By finding your niche, listening to your clients, and marketing yourself effectively, you can set yourself up for success. Next, you can set goals, build relationships, and work with a team to prepare for the future. Finally, you’ll want to stay up-to-date on current industry trends to stay competitive in your field.

Tip 1: Find Your Niche

Find your lending niche and refine your skills to corner a market area that could benefit from your expertise. For instance, you could focus on providing commercial loans for foreign investors. 

Tip 2: Listen to Your Clients

Always listen to your clients so your recommendations can meet their needs. Listening leads to good reviews, which leads to new clients. 

Tip 3: Market Yourself

As a mortgage loan officer, you are your business — so you need to market yourself! You can create a Facebook page, Instagram profile, or even a TikTok account to post relevant content and get your name out there. 

Tip 4: Set Goals

You should set short-term and long-term goals, then work hard to achieve them. Make sure that your goals strike a balance between realism and idealism. 

Tip 5: Build Relationships

Constantly build high quality relationships with people in your community. Everyone you talk to should be seen as a potential client. At the same time, you shouldn’t be pushy about your services. Instead, develop an elevator pitch that leaves plenty of room for questions and captures people’s attention.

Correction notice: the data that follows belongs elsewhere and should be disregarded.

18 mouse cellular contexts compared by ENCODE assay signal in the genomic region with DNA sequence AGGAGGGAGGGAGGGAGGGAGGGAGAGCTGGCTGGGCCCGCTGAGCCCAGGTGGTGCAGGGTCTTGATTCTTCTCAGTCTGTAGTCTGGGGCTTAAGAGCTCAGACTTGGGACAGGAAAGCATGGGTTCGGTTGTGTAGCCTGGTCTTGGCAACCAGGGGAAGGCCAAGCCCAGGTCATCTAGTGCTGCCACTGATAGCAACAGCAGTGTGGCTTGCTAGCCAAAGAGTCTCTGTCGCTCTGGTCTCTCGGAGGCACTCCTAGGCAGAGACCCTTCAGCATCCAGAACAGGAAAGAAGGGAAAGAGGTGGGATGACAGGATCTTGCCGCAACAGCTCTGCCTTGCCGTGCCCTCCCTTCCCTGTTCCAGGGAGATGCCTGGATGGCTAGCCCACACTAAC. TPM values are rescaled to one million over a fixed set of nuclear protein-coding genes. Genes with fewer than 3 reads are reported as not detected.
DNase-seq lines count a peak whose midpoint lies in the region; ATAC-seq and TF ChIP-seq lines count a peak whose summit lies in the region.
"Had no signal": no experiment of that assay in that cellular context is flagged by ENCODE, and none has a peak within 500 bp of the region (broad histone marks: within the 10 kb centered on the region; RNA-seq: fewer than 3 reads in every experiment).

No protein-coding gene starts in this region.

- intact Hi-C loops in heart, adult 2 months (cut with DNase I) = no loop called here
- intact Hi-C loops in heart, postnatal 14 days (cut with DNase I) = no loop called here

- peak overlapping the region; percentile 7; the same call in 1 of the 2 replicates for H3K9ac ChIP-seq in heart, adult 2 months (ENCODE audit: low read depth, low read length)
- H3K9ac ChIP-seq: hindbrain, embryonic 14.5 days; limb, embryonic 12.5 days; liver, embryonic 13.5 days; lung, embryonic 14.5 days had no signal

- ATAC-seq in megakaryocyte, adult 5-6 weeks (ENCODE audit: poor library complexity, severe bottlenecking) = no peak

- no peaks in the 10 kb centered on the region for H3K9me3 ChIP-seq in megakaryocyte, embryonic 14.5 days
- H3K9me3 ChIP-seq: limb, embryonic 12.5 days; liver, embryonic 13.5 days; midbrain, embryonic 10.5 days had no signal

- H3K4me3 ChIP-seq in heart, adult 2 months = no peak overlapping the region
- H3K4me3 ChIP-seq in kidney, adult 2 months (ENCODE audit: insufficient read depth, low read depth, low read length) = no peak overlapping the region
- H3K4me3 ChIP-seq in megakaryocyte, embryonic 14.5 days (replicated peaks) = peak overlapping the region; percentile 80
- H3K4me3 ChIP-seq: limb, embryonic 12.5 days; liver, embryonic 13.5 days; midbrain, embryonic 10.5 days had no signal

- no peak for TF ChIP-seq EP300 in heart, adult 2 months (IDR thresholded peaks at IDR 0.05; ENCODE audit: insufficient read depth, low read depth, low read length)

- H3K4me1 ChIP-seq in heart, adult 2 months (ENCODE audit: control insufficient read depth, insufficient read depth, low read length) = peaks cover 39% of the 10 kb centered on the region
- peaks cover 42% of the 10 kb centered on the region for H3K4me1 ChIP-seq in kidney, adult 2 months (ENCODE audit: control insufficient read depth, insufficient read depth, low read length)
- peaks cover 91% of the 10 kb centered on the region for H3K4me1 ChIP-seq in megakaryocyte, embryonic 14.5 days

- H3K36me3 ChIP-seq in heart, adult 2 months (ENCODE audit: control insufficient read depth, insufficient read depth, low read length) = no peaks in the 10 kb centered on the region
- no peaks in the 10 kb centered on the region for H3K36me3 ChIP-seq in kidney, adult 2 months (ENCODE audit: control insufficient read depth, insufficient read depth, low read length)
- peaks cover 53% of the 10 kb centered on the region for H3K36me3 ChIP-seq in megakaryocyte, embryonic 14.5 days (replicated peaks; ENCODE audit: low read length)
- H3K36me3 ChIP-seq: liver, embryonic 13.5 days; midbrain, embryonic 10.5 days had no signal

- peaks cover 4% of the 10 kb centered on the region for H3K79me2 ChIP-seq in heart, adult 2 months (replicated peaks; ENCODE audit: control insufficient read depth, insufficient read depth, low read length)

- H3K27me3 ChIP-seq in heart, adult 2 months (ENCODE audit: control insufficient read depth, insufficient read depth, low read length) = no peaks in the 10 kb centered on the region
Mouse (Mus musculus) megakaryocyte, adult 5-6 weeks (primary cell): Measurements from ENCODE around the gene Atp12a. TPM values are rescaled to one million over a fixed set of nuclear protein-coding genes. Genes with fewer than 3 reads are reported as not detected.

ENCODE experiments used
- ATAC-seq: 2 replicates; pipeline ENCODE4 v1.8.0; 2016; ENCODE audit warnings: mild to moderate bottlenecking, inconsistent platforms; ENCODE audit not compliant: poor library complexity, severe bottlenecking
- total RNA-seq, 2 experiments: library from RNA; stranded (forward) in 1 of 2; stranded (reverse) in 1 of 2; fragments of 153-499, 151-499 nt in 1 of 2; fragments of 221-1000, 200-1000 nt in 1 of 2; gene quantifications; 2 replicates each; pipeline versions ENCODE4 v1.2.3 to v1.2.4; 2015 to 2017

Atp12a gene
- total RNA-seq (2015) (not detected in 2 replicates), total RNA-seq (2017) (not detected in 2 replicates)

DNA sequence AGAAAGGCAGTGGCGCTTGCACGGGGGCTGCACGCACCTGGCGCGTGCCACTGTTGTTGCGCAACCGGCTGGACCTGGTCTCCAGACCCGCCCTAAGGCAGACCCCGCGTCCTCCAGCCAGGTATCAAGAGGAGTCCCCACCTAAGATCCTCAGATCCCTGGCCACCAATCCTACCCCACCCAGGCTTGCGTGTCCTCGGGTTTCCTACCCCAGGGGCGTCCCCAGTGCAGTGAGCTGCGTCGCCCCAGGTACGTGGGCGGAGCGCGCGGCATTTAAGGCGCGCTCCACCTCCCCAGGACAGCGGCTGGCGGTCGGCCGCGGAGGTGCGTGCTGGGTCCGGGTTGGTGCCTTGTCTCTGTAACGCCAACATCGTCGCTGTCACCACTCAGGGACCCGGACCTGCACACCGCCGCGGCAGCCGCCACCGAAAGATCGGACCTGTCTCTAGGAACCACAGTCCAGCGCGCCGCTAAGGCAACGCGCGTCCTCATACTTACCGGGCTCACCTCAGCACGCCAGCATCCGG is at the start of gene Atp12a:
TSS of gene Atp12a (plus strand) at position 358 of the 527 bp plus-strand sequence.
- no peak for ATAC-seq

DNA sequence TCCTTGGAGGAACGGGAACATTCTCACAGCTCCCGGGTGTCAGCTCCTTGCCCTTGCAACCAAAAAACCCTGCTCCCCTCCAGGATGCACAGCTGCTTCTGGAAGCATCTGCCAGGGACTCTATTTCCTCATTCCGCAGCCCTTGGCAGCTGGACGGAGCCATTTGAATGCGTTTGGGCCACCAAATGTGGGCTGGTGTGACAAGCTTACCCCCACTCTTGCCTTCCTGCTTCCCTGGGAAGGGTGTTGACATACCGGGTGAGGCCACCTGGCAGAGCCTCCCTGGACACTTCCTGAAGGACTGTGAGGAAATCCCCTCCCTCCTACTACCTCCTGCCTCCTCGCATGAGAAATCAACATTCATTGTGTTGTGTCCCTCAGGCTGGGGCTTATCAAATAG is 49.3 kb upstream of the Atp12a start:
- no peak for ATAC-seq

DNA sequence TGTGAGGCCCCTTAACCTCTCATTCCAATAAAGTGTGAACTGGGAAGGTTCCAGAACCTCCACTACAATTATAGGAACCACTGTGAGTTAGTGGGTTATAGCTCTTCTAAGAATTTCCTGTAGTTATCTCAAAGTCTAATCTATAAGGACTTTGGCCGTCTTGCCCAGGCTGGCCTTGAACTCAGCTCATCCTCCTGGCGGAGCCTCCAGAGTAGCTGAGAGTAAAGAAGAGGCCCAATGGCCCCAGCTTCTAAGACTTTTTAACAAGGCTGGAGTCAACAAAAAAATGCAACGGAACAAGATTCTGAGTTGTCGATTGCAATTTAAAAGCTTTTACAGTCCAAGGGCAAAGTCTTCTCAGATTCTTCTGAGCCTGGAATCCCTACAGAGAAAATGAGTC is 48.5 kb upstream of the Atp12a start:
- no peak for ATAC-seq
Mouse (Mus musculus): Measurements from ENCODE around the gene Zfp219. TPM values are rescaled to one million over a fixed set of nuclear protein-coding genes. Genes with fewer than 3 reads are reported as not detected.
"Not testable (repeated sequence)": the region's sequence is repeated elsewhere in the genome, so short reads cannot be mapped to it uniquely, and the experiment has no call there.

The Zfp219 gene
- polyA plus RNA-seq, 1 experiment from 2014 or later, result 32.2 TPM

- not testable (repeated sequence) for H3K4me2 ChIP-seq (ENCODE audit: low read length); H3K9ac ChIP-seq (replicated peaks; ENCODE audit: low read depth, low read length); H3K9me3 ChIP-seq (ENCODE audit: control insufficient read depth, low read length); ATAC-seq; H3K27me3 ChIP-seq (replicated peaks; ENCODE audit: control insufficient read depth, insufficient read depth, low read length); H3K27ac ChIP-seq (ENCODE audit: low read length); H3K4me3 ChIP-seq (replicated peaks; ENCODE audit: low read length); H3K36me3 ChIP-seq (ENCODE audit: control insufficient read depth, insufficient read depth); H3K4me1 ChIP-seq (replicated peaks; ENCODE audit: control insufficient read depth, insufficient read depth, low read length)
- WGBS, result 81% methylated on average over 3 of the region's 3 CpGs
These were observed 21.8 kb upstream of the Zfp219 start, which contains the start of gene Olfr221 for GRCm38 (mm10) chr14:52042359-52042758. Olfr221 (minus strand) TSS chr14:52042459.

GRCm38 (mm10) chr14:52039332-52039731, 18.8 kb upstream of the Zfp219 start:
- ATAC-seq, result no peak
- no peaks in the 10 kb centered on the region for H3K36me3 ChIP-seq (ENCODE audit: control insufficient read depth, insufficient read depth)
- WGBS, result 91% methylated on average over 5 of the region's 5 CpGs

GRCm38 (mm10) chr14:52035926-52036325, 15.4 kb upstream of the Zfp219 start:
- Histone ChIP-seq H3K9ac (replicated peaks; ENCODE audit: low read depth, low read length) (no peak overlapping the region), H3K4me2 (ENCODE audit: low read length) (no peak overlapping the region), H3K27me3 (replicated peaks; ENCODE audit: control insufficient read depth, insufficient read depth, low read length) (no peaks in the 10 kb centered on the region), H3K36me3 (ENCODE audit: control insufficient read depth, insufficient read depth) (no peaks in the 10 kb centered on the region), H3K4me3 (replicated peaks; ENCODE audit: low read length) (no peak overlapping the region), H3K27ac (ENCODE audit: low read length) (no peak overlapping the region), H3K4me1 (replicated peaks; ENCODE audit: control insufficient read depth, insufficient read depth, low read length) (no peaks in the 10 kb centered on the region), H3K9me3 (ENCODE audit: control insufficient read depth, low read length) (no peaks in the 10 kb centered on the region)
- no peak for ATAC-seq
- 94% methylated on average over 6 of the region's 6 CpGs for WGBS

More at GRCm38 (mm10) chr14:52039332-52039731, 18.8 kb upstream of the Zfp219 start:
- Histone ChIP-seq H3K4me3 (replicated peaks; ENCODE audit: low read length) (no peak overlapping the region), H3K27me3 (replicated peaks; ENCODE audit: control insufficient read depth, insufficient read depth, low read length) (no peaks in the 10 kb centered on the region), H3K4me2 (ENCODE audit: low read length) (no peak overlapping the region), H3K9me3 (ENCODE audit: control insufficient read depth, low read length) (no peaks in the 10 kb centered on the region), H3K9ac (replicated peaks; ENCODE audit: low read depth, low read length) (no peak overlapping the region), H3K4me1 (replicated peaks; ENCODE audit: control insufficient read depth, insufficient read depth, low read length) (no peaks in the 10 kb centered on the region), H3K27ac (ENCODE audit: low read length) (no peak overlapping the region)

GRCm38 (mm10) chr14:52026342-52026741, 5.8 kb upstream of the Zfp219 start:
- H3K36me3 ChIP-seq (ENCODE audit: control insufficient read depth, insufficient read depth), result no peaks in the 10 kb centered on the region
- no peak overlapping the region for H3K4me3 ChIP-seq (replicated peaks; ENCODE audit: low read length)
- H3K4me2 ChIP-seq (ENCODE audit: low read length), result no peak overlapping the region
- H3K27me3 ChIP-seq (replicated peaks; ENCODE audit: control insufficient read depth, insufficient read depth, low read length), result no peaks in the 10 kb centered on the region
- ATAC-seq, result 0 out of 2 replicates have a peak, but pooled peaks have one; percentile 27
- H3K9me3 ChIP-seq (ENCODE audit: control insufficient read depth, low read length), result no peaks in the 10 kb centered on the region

Tip 6: Work With a Team

Many mortgage loan officers work for a larger organization. If you’re new to the position, this is a trait that you can use to your advantage. Learn from your colleagues and play off of their strengths. 

Tip 7: Stay Up-to-Date

You need to stay up-to-date on industry trends, as the occupation is constantly changing. To maintain your license, you’re required to complete continuing education classes and job training. To maximize your success, go beyond that bare minimum by attending events, taking additional classes, or subscribing to relevant publications. 

Final Thoughts

Mortgage loan officers help their clients secure the best possible loans and terms by matching them with the right mortgage loan originator and finding the best mortgage for their needs. 

If you’re looking for an experienced mortgage loan officer with honesty and integrity that can help you achieve your goals, reach out to the mortgage brokers at Vaster for expert advice tailored to your financial situation. We'll help you find the right fit and guide you through your loan process every step of the way.

 

Sources:

Loan Officer Salary | US News Best Jobs

How to Become a Mortgage Loan Officer | Monster

10 Steps to Becoming a Great Loan Officer! | LinkedIn